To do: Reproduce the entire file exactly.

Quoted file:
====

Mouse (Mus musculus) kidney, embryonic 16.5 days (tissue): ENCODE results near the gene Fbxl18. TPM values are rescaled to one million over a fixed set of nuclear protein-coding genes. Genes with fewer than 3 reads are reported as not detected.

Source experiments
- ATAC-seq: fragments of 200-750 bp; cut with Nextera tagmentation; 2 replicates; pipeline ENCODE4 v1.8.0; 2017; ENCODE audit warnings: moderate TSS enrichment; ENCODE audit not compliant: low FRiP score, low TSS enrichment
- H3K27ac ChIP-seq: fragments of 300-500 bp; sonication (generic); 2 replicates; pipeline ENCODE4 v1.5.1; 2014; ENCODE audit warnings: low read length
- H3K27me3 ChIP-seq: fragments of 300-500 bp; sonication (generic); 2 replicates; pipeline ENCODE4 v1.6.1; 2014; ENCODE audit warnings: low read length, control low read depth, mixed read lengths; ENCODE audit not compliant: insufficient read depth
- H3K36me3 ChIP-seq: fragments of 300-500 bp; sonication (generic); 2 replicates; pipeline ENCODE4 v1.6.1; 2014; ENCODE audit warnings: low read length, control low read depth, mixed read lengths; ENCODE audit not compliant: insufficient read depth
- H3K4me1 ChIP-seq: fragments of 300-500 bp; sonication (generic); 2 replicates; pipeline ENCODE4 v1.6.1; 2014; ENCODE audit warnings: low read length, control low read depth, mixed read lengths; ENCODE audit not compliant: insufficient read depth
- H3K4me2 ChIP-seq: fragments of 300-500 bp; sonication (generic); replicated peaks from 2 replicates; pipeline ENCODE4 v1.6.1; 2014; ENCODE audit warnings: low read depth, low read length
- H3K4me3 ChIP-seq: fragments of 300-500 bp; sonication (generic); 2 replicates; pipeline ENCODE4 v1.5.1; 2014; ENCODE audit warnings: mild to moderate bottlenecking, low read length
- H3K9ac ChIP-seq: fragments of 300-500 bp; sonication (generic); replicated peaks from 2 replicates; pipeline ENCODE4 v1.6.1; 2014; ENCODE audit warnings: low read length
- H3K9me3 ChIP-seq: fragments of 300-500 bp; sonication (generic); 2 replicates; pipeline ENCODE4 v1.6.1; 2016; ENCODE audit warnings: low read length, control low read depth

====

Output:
Mouse (Mus musculus) kidney, embryonic 16.5 days (tissue): ENCODE results near the gene Fbxl18. TPM values are rescaled to one million over a fixed set of nuclear protein-coding genes. Genes with fewer than 3 reads are reported as not detected.

Source experiments
- ATAC-seq: fragments of 200-750 bp; cut with Nextera tagmentation; 2 replicates; pipeline ENCODE4 v1.8.0; 2017; ENCODE audit warnings: moderate TSS enrichment; ENCODE audit not compliant: low FRiP score, low TSS enrichment
- H3K27ac ChIP-seq: fragments of 300-500 bp; sonication (generic); 2 replicates; pipeline ENCODE4 v1.5.1; 2014; ENCODE audit warnings: low read length
- H3K27me3 ChIP-seq: fragments of 300-500 bp; sonication (generic); 2 replicates; pipeline ENCODE4 v1.6.1; 2014; ENCODE audit warnings: low read length, control low read depth, mixed read lengths; ENCODE audit not compliant: insufficient read depth
- H3K36me3 ChIP-seq: fragments of 300-500 bp; sonication (generic); 2 replicates; pipeline ENCODE4 v1.6.1; 2014; ENCODE audit warnings: low read length, control low read depth, mixed read lengths; ENCODE audit not compliant: insufficient read depth
- H3K4me1 ChIP-seq: fragments of 300-500 bp; sonication (generic); 2 replicates; pipeline ENCODE4 v1.6.1; 2014; ENCODE audit warnings: low read length, control low read depth, mixed read lengths; ENCODE audit not compliant: insufficient read depth
- H3K4me2 ChIP-seq: fragments of 300-500 bp; sonication (generic); replicated peaks from 2 replicates; pipeline ENCODE4 v1.6.1; 2014; ENCODE audit warnings: low read depth, low read length
- H3K4me3 ChIP-seq: fragments of 300-500 bp; sonication (generic); 2 replicates; pipeline ENCODE4 v1.5.1; 2014; ENCODE audit warnings: mild to moderate bottlenecking, low read length
- H3K9ac ChIP-seq: fragments of 300-500 bp; sonication (generic); replicated peaks from 2 replicates; pipeline ENCODE4 v1.6.1; 2014; ENCODE audit warnings: low read length
- H3K9me3 ChIP-seq: fragments of 300-500 bp; sonication (generic); 2 replicates; pipeline ENCODE4 v1.6.1; 2016; ENCODE audit warnings: low read length, control low read depth